Saturday, January 7, 2017
Bond Watch: License to Kill (1989)
So, this was one of the Bond movies I was absolutely positive I hadn't seen before. I would have been 14 when it came out, and for the life of me, I have no idea how I missed a Bond movie coming and going over the summer when I was that age, except for family vacations and summer camp colliding to make it difficult. I even remember reading about how this wasn't a typical Bond movie, and that sounded kind of interesting.
But, you know, it didn't work out. Never saw it.
Well, we finally arrived at the second and final Timothy Dalton Bond, and while I will go to the mat supporting Dalton, it's hard to know exactly what was going wrong as they put these things together, but it's an oddball of a movie, certainly. And you can see what they had in mind for this movie, and how the 1980's influenced everything about this movie rather than Bond influencing other action movies as it had once upon a time.
But at least Q actor Desmond Llewelyn got a tropical holiday out of it all.
License to Kill (1989) features one of the hokiest damn openings of any of the Bond films. I was a little bit embarrassed for everyone involved as - before the credits sequence - Bond and Felix Leiter skip out on Felix's imminent wedding to jump in a chopper to go catch a drug dealer in the Florida Keys in one of the worst executed attempts to capture an international criminal ever is committed to film. And the sequence ends with Felix and Bond parachuting from the unlikely capture of the drug dealer into Felix's wedding, not a hair out of place.
It's just kind of stupid and cartoonish, and a weird way to set the tone for the first Bond movie to really delve into gratuitous violence, 80's-style.
The movie, which struggles from beginning to the end with what to do with women, has Leiter's newly minted wife seemingly throwing herself at Bond, which she isn't according to the script, but the actress seems to have very different ideas. Look, it's goddamned weird.
The drug lord (played by character actor Robert Davi) bribes his way out of jail, and returns to capture Felix and murder his new bride (hint - never marry an agent in a Bond movie. Your life expectancy drops to less than 24 hours from "I do.").
Then a bunch of scenes are lifted from unused portions of the novel of Live and Let Die, and you get the feeling they're trying for that gritty Ian Fleming Bond, including brutally maiming Felix and thinking he's dead when they drop him off back at his own house (where Bond finds him).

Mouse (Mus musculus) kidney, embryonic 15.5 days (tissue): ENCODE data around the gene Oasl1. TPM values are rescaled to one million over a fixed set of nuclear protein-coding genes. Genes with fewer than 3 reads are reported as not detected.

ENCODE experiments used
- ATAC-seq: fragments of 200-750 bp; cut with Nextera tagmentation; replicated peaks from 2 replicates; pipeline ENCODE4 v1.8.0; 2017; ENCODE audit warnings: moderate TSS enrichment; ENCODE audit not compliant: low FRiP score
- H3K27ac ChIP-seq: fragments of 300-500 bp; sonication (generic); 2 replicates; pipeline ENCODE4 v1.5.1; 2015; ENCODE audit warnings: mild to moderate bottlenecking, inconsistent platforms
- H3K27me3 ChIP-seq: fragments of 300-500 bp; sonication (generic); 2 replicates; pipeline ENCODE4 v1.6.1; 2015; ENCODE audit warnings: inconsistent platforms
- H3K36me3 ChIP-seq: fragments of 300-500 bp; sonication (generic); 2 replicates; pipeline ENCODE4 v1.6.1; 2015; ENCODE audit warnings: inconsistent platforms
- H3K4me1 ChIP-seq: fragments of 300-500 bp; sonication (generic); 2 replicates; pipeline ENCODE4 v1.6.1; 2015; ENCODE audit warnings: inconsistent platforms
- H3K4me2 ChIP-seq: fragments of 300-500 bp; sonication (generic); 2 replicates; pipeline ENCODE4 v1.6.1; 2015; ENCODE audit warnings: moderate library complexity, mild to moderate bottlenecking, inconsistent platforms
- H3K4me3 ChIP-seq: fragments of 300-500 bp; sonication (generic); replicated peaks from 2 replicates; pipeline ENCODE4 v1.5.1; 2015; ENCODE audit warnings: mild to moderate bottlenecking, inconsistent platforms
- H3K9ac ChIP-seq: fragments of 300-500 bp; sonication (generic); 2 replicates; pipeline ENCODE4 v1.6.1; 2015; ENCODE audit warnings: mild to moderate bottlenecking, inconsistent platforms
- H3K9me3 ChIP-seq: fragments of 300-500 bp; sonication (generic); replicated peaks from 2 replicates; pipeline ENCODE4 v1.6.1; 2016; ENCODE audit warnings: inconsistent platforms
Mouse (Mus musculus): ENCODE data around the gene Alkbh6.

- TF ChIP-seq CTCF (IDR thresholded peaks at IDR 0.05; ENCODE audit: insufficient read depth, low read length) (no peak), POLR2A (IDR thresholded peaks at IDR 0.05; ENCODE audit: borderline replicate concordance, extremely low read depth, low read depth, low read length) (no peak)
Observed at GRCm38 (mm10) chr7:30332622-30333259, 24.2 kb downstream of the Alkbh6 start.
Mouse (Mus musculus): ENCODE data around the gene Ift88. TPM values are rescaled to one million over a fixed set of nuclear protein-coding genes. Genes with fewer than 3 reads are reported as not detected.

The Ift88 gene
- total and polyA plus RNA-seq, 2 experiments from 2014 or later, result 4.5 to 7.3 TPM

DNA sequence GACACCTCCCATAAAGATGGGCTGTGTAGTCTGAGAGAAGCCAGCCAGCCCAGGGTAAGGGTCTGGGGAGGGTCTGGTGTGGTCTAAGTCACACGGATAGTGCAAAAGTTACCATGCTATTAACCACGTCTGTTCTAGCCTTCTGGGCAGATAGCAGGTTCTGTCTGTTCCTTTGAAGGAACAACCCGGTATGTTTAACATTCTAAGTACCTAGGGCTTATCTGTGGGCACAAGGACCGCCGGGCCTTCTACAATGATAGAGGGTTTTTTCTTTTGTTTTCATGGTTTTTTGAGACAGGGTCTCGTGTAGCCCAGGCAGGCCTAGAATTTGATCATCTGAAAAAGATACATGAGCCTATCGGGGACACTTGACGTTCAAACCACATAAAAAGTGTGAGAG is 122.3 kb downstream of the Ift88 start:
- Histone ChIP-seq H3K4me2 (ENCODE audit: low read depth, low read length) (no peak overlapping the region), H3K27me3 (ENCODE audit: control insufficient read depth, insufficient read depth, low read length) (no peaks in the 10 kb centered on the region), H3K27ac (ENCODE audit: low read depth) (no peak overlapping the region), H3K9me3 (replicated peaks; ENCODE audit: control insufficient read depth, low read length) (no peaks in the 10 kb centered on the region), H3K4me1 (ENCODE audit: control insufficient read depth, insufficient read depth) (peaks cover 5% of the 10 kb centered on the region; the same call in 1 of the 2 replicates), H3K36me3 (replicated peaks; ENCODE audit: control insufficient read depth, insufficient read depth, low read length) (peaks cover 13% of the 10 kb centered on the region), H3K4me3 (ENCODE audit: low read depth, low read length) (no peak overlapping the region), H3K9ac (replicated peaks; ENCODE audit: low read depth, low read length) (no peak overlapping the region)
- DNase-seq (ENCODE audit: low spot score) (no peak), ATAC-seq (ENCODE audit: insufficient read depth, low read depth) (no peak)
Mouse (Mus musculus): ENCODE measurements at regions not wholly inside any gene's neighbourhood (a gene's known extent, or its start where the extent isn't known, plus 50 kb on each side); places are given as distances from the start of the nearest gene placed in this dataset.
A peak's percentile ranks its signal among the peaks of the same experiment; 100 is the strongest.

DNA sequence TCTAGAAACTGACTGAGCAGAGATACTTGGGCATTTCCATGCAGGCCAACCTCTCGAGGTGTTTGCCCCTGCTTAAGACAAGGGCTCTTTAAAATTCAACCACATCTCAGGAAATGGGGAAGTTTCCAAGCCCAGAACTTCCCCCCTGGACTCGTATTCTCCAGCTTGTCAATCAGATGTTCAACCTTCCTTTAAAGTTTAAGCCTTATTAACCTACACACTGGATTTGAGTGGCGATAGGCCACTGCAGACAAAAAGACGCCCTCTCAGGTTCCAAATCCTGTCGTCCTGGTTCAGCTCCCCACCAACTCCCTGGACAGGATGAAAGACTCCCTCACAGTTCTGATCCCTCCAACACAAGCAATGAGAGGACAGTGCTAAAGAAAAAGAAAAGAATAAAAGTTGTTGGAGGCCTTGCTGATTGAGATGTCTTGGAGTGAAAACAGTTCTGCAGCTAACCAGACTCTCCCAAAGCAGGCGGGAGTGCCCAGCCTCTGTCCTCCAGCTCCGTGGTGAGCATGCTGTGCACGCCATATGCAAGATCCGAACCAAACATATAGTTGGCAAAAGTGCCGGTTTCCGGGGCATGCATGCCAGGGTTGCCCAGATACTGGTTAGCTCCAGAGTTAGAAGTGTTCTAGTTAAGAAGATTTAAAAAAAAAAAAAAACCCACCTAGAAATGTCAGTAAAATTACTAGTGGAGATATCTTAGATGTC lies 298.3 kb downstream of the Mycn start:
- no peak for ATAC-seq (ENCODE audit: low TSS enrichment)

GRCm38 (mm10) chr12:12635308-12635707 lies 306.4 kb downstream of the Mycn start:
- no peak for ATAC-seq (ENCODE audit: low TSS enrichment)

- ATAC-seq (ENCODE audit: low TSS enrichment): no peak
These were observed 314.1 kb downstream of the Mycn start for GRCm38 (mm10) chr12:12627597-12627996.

Mi6 comes and intercepts Bond as he begins his investigation, and basically threatens to kill him, sorta, as he resigns. This whole part made almost no sense, because as of now - 007 was now just James Bond: guy. And no matter how the film ended, I don't see how he was supposed to be getting his job back. But I also don't work in Intelligence, so maybe this shit happens all the time. Who am I to say?
From here, the movie becomes a checklist of 1980's action movie riffs, from insanely wealthy drug-dealers with a rage problem to a scene with something kinda like a strip bar to an overly chatty woman insisting she's Bond's equal but (ha!) we know she's not. To ninjas. Yeah. Goddamned ninjas. And a truck chase that makes no sense except somebody watched The Road Warrior and wanted something similar. Oh, and televangelists. The kids will never understand the 1980's cynicism about televangelism.
In some ways, the movie adheres to the Bond ideal. There's a casino scene, women sort of throw themselves at Bond, some spectacular stunts, an overly twisty plot, and lots of scuba stuff (because there is no snow skiing in this film. We have to have one or the other.).
But as the movie focuses on Bond's personal vendetta and has some of the more gratuitous violence of any of the movies until we got to Casino Royale, and is deeply worried about cocaine money and shipments - it feels sort of off from beginning to end.
The movie has some scripting issues, but the casting didn't seem to help much. This is the first movie that genuinely contains some acting that I felt was a mismatch for how the character seemed written. I just watched this movie and I'm not entirely clear what the character "Pam Bouvier" was supposed to be to Felix Leiter other than a name in one of his files. A contact of some sort. Somewhere online I saw she was supposed to be CIA, but if that's true, very little of what they do in the movie makes sense. Like - why don't they call the CIA? Anyway - my point is that the actor, Carey Lowell, who plays Bouvier seems weirdly cast. She seems to be taking acting cues from Meg Ryan, doing a sort of cute-pouty thing that I can't say works terribly well in context.